Portrait d'Eugène Delacroix de face, en buste

Léon Riesener
Portrait d'Eugène Delacroix de face, en buste
en 1842
daguerréotype
H. 6 ; L. 4,3 cm avec montage H. 10,2 ; L. 8 cm
Acquis en vente publique par les Musées nationaux grâce à l'aide de la Commission nationale de la photographie, 1995
© Musée d’Orsay, Dist. RMN-Grand Palais / Patrice Schmidt
Léon Riesener (1808 - 1878)
Artwork not currently exhibited in the museum

This daguerreotype is the first known photograph of Eugène Delacroix (1798-1863). He was forty-four years old at the time and his contained energy and pride conjure up the wild beasts he so loved to paint. The portrait catches his usual studied elegance, the proud lift of his head and his customary faraway look.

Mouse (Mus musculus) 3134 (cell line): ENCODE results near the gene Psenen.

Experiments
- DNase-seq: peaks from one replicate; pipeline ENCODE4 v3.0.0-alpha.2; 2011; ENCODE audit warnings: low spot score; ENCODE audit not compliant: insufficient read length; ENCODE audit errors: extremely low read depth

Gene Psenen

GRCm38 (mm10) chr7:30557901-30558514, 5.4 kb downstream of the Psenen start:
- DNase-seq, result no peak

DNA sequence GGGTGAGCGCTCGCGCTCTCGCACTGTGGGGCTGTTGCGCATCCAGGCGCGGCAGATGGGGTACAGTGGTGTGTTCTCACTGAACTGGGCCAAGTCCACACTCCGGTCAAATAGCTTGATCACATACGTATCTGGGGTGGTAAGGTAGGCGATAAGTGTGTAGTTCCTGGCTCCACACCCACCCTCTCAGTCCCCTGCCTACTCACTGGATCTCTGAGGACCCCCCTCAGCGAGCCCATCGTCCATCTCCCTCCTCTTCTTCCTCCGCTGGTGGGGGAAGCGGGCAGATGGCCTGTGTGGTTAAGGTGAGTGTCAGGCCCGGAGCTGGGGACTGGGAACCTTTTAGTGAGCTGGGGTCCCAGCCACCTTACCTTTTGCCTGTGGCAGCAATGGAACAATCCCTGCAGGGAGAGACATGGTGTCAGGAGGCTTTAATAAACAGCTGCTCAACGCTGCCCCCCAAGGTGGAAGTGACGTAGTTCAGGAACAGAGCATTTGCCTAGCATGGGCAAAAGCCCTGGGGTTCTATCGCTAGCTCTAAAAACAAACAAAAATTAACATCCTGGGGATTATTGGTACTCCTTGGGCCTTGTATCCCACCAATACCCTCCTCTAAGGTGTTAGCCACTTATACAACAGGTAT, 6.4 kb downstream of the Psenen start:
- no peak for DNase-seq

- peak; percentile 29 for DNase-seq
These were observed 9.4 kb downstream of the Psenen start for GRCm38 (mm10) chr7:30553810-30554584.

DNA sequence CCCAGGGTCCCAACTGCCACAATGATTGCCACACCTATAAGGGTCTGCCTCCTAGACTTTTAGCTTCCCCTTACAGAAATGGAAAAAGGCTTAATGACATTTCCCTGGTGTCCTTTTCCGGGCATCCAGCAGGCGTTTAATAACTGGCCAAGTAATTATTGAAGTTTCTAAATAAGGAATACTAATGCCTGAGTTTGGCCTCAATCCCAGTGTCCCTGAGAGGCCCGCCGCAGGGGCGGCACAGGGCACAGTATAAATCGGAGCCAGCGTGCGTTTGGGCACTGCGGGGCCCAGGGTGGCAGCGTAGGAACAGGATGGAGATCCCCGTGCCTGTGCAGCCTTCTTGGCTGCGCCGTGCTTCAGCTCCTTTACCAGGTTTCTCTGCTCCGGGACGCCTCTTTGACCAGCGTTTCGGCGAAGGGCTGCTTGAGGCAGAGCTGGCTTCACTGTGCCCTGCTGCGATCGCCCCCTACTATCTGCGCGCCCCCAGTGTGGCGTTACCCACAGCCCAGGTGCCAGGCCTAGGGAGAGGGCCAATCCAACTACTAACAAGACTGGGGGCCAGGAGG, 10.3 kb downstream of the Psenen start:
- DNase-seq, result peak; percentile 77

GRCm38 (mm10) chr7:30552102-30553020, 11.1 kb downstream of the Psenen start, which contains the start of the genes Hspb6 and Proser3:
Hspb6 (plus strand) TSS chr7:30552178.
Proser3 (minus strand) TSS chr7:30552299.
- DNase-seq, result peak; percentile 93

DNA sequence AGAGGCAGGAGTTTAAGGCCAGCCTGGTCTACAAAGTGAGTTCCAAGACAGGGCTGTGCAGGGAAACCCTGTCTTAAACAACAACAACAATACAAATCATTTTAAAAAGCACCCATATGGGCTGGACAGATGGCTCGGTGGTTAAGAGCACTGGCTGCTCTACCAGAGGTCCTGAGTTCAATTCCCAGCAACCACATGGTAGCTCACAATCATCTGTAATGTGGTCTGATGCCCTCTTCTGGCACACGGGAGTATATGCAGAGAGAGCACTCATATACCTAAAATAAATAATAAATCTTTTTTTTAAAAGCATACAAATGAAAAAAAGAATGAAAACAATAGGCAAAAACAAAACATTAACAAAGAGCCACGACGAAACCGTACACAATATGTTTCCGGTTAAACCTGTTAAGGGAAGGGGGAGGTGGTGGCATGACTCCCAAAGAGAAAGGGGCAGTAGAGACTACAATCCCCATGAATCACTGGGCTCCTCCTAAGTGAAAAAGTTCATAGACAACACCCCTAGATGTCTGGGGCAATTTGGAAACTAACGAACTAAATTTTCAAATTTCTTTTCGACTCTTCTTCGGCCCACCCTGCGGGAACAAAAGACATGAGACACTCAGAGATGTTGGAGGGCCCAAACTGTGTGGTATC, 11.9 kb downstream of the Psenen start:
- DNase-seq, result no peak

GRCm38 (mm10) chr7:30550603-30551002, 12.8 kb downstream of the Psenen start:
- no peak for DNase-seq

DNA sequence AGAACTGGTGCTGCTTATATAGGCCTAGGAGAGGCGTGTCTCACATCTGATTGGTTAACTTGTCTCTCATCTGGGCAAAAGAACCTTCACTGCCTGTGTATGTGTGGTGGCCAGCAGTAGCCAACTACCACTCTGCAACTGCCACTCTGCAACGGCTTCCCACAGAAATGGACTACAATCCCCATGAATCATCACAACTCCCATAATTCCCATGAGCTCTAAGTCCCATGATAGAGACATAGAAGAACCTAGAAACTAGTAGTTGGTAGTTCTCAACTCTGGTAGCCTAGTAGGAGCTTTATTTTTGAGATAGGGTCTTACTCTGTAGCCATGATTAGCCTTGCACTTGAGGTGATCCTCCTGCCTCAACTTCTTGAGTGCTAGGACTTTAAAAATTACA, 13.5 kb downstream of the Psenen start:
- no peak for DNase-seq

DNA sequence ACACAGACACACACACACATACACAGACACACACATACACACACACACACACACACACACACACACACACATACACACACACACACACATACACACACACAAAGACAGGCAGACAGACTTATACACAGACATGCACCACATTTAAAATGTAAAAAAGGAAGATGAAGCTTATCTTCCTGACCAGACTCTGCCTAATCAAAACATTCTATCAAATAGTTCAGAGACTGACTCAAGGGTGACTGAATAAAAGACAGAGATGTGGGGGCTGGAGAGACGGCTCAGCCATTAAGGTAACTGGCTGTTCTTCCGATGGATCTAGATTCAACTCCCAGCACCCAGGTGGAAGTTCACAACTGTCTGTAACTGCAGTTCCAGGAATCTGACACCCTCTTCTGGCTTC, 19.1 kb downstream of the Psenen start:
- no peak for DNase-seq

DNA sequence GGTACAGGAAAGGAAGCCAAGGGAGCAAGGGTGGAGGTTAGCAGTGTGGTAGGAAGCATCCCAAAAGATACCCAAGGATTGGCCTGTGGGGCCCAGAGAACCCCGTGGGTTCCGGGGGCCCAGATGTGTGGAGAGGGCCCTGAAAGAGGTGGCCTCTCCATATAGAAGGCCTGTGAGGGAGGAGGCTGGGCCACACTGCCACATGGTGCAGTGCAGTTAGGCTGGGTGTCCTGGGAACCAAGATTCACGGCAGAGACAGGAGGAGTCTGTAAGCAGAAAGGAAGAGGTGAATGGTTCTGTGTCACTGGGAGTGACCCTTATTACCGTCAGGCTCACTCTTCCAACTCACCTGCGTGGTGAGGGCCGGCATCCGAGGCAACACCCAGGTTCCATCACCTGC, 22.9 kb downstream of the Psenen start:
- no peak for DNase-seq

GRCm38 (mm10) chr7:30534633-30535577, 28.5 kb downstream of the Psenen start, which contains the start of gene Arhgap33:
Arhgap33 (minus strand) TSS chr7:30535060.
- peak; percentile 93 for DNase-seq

The circumstances in which the photograph was taken are evident from Delacroix's letters. In 1842, exhausted by a respiratory disease, Delacroix asked if he could stay with his cousin Léon Riesener in the country at Frépillon (Val-d'Oise). On 13 March 1842, he told a friend that to take his mind off his weariness he was illustrating Götz von Berlichingen, a play written by Goethe in 1773, and having himself "daguerreotyped".
Riesener was also a painter and took an early interest in photography. Although it is small, the portrait of Delacroix shows his talent in capturing the rich, complex personality of his model, to whom he was quite close.
Later, in 1858, Delacroix was photographed by Nadar. Ill at the time, he hated his portrait and asked Nadar to destroy the plate, but the photographer kept it. Delacroix was also photographed by Carjat and Pierre Petit. But Riesener's portrait is the only one to show him with such youthful fire and fever.